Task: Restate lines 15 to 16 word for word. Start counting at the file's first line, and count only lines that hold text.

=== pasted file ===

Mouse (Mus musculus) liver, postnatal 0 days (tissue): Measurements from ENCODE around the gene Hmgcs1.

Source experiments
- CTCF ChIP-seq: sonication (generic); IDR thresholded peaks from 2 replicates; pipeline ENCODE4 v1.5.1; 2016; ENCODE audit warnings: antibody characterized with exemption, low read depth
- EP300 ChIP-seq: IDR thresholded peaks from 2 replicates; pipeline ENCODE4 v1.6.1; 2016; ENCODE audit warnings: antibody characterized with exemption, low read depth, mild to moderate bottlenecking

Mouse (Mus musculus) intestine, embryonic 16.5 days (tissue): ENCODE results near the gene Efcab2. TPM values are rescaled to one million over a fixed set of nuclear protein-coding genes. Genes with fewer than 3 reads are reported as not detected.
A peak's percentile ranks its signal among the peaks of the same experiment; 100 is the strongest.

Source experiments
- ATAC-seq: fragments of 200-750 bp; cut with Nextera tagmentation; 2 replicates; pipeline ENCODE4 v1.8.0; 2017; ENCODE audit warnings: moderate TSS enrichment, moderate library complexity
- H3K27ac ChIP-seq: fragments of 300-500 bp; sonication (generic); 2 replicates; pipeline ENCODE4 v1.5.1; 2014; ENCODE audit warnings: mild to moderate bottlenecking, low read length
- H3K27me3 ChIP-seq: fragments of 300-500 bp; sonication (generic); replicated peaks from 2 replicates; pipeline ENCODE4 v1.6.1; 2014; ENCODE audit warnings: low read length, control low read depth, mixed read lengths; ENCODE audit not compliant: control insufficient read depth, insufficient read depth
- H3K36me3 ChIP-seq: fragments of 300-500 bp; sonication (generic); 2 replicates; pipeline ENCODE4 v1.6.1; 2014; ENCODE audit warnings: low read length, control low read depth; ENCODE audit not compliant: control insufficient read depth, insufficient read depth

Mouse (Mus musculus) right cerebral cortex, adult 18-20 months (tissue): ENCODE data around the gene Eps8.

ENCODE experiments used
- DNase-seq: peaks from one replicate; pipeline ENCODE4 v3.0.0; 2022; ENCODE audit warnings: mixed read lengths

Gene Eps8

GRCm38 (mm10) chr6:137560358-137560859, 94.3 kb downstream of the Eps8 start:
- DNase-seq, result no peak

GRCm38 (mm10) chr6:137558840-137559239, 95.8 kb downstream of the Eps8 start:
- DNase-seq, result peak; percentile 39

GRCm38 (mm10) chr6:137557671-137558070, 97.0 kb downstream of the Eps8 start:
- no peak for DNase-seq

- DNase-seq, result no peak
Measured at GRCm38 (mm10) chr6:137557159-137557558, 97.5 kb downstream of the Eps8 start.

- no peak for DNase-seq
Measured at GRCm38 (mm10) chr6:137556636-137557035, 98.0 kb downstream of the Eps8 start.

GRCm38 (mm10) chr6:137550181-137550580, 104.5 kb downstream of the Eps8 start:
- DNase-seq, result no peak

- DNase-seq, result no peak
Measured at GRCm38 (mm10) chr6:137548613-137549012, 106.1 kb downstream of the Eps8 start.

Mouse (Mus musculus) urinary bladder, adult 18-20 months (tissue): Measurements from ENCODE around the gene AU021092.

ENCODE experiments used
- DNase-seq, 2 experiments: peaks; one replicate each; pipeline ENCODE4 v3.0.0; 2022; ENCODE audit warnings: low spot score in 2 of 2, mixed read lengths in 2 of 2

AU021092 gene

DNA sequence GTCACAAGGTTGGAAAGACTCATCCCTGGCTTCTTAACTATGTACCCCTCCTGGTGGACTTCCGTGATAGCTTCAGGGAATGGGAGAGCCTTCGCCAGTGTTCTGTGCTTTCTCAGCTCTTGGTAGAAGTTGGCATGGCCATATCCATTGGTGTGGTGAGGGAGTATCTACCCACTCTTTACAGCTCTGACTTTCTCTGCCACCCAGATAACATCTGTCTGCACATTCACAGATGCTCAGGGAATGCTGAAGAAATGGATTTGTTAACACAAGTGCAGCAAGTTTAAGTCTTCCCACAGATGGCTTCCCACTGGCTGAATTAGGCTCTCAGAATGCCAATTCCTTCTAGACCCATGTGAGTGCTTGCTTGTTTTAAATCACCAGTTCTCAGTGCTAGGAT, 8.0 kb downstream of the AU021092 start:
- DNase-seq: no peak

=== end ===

Gene Eps8

GRCm38 (mm10) chr6:137560358-137560859, 94.3 kb downstream of the Eps8 start: